Saudi activist’s daughter denied meeting: ‘We can’t discuss his case’

Image copyright Getty Images Image caption Raif Badawi is on death row in Saudi Arabia The daughter of a prominent Saudi Arabian human rights activist has told the BBC she was invited to an…

Saudi activist's daughter denied meeting: 'We can't discuss his case'

Image copyright Getty Images Image caption Raif Badawi is on death row in Saudi Arabia

The daughter of a prominent Saudi Arabian human rights activist has told the BBC she was invited to an embassy in Istanbul and asked to join a ”re-arrangement of issues”.

Raif Badawi, a blogger imprisoned for posting articles deemed insulting to Islam, has been jailed for seven years and 1000 lashes.

His wife Ensaf Haidar said the embassy had invited Nazanin Zinouri to visit to ”coordinate a suitable time” to come.

The Saudi embassy in London denied the claims.

Nazanin Zinouri said the invitation was made in early April, two days after Mr Badawi’s latest stinging stoning sentence was handed down by a Saudi court.

She said it came from her father’s lawyer, who had come to her house in Turkey during a visit with Mr Badawi.

“I was at my dad’s house, it was very close to the embassy, it was not far from the embassy, and there was my lawyer, an embassy official,” she told the BBC’s The World Programme.

Mr Badawi, who has long campaigned for his fellow citizens’ rights in Saudi Arabia, was sentenced to 10 years in prison and 1000 lashes.

He was also ordered to pay the equivalent of $550,000 (£360,000) in damages, plus an investigation cost of $27,000.

Ms Zinouri said that she did not “know anything about father-daughter meetings” as such, but told her father’s lawyer that Mr Badawi would like to speak to her.

“He asked me if I would visit him, if I’d be interested in talking about his case, and about what had happened in the past several months, since he had been on a hunger strike, and during his punishment,” she said.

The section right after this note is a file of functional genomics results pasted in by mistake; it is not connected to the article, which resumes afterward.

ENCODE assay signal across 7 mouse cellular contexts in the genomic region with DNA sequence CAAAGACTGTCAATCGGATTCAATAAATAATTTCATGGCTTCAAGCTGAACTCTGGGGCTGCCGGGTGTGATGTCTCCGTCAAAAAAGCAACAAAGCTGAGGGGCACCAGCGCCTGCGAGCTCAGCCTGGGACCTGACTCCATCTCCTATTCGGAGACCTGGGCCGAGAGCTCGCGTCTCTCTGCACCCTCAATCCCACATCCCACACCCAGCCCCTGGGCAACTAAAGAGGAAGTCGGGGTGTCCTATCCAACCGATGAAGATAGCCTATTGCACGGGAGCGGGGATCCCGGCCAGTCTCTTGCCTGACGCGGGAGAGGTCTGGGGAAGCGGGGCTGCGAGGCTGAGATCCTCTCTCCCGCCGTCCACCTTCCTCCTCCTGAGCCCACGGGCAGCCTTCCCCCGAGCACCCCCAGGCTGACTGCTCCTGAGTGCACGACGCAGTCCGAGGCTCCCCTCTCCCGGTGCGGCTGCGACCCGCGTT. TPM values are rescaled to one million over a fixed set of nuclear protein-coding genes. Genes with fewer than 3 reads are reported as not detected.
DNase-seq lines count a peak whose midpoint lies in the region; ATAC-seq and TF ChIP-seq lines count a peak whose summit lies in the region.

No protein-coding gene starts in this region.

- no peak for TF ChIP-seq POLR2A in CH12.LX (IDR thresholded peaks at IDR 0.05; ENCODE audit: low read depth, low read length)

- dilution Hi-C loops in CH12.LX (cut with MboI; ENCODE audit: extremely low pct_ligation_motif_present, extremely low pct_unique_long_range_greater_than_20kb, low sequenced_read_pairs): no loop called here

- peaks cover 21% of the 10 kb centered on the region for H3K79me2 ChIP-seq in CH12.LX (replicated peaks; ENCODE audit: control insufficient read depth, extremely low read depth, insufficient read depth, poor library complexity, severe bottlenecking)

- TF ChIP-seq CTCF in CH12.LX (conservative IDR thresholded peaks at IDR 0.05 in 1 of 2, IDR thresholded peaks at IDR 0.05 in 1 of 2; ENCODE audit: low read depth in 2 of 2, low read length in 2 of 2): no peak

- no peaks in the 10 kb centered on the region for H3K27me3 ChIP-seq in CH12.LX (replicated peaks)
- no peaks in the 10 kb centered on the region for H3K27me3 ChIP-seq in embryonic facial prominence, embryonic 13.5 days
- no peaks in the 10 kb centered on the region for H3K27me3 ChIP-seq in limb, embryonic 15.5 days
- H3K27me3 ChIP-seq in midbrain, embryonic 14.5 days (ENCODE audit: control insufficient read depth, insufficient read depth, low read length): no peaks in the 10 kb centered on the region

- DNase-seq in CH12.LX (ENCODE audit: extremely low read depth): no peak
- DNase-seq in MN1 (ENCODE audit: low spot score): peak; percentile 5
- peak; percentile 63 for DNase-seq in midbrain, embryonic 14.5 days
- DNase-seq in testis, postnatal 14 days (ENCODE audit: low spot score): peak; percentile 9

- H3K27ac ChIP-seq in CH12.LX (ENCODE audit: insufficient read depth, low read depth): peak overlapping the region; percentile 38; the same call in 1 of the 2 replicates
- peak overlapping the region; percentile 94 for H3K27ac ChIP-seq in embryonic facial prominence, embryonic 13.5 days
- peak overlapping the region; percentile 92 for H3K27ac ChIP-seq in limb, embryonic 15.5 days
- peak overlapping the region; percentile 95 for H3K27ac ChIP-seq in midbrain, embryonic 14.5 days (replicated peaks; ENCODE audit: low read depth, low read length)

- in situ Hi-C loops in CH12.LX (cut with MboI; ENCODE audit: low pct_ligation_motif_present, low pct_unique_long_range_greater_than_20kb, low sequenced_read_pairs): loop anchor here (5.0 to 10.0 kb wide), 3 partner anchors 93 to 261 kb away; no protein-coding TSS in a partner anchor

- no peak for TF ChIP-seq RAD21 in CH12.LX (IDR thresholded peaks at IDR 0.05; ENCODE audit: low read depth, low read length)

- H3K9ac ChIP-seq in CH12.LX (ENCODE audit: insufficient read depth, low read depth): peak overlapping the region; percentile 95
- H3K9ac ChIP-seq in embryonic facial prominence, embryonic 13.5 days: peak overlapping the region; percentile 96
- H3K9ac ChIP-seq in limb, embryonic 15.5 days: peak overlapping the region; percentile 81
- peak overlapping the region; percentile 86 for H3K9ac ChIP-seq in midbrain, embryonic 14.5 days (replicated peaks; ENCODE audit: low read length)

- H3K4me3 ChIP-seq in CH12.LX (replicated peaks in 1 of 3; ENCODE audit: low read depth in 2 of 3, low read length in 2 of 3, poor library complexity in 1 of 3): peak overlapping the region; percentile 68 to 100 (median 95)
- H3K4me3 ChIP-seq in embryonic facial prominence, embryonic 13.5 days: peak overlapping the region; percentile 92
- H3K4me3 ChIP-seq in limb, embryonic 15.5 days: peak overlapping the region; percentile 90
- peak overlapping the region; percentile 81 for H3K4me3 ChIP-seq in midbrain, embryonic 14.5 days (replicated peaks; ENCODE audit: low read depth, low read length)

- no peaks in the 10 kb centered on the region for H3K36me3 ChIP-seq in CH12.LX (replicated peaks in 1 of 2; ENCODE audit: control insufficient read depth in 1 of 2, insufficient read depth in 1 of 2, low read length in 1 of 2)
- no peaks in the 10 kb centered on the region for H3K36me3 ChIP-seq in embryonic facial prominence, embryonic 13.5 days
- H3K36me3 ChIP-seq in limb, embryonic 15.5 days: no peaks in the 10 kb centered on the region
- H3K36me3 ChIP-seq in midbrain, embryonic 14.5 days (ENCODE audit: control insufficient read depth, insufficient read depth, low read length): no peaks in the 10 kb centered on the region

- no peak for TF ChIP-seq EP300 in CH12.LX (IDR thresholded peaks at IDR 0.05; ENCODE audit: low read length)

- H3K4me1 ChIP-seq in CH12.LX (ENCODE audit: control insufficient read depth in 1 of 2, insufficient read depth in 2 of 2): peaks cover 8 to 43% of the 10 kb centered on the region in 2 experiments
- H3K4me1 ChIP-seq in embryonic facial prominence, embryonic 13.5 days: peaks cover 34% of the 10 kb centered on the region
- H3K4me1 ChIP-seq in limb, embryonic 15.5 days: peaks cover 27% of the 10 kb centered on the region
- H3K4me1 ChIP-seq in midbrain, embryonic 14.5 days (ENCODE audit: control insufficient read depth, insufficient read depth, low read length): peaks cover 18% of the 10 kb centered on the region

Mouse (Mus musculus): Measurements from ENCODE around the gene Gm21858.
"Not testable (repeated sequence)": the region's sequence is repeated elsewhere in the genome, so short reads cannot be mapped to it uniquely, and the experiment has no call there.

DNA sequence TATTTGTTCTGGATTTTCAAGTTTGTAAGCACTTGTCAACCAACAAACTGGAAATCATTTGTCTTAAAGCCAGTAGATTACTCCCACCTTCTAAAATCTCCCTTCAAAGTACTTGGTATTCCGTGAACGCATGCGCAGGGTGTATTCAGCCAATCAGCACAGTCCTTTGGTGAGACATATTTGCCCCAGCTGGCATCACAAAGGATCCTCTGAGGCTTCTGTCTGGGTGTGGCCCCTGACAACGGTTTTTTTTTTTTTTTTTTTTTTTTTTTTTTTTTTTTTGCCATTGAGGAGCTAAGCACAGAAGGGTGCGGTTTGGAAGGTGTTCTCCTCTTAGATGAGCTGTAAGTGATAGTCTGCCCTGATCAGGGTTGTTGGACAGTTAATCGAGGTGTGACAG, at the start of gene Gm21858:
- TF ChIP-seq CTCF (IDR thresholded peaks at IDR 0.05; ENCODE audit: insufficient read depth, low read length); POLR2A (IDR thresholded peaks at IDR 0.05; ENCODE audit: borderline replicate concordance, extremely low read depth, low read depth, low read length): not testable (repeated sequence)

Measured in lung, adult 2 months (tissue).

“I was not willing to come, as it was not allowed to be done, and I told him I had a relationship with my father, and that I would not arrange anything for him, which was right and nothing personal about him.”

Ms Zinouri said her father told her not to go, and that “he would try to persuade her to come” by appealing to his “brothers in power, and trying to find a suitable time and location”.

The ambassador said the embassy did not comment on personal contacts.

“We are not able to discuss cases involving foreign nationals or family members. We always pay attention to the rights of citizens from other countries living in our country,” he said.

The Saudi ambassador to the UK is already facing questions about Mr Badawi, with MPs demanding to know if he had intervened to protect him before the sentences were handed down.

Earlier this month, the committee of the UK parliament called for an urgent inquiry into the case.

Topics: human, religion-and-beliefs, government-and-politics, world-politics, rights, law-crime-and-justice, turkey, saudi-arabia

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